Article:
The state pension system has been heavily criticised for being over-complicated and unfair. Under the current system, the full basic state pension is £110.15 (for 2013/14) per week. This is earned by having sufficient National Insurance contributions – 30 years of qualifying activities; which can include employment or being in receipt of certain state benefits such as child benefit or carers allowance.
Dependent on the level of National Insurance contributions being paid, an entitlement to Additional State Pension (previously known as SERPS) can be built up. This can take the state pension to over £200 a week. Those who have retired on a very low income can be entitled to State Pension Credits, to take their income up to a minimum £145.40.
Under the new system, to be introduced for those reaching state retirement age after April 2016, the flat-rate state pension will be £144 per week (expected to have increased to around £155 per week by the time it is introduced) and is dependent on 35 years of qualifying activities. This is a much simpler system but will actually leave a lot of people worse off, highlighting the need to consider your own personal retirement planning and not just rely on the state pension.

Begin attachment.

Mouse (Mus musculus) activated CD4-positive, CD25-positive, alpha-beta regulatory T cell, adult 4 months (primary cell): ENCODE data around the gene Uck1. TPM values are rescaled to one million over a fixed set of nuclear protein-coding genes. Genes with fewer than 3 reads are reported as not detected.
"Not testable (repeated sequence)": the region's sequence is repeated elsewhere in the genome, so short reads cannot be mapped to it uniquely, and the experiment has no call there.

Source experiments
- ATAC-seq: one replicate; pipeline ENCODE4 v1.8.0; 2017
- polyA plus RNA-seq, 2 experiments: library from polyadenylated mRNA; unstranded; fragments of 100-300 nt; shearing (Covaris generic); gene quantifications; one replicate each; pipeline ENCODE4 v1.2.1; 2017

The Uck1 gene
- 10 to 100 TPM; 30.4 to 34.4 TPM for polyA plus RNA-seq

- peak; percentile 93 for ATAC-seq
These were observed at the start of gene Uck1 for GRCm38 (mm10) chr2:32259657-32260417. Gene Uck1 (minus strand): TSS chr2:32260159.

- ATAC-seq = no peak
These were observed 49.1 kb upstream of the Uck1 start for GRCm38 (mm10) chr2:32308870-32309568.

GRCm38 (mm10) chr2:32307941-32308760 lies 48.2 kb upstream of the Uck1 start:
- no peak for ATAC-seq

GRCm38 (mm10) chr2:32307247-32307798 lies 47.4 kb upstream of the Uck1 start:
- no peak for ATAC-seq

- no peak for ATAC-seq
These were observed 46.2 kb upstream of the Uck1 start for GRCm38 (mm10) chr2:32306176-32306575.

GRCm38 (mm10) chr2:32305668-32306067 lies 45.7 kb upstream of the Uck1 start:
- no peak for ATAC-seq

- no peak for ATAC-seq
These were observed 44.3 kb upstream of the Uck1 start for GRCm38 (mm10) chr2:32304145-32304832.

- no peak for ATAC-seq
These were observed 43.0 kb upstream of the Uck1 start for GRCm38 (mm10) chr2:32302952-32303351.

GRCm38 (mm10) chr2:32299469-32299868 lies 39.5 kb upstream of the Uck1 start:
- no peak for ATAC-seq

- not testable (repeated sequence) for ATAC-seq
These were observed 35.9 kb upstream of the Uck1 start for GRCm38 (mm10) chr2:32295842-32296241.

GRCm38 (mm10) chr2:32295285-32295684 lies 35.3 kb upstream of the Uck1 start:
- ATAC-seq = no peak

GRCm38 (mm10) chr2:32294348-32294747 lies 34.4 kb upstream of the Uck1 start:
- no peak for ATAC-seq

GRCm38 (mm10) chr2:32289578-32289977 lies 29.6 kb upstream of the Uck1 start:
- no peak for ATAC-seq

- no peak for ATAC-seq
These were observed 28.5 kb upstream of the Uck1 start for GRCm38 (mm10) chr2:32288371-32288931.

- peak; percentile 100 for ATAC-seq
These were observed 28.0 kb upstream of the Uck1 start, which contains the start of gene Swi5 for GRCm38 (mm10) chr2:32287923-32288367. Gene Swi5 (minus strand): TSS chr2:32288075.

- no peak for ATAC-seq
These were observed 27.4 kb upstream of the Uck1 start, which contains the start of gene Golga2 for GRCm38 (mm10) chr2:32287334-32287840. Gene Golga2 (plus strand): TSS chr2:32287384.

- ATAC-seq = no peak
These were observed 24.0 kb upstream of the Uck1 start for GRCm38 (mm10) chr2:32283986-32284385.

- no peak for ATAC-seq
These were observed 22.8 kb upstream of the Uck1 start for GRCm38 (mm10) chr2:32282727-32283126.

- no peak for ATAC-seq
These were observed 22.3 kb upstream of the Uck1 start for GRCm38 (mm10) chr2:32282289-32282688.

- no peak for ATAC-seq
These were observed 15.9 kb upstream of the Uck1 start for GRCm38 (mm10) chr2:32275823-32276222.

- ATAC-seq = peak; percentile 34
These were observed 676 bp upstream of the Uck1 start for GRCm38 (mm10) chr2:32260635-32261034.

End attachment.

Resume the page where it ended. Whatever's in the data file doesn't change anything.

Company pension auto-enrolment was introduced for the biggest employers in October 2012, and will gradually be rolled out to the smaller employers over the next few years. The majority of employers must have a pension scheme in place by April 2017.
Under the new rules, employers must offer a suitable pension scheme that they contribute a minimum amount to, while the employee normally also must contribute a minimum amount. Employees can choose to opt out of the pension scheme but are otherwise automatically enrolled.
The advantage for most employees is that their employer is contributing to their pension pot. However, the amounts involved could be quite small and again you need to consider your own personal retirement planning and not take for granted that you will have enough to retire on.
For a free review of your current pension arrangements, or for further advice, contact Emma Greer; tel 07885 407604 or e-mail firstname.lastname@example.org.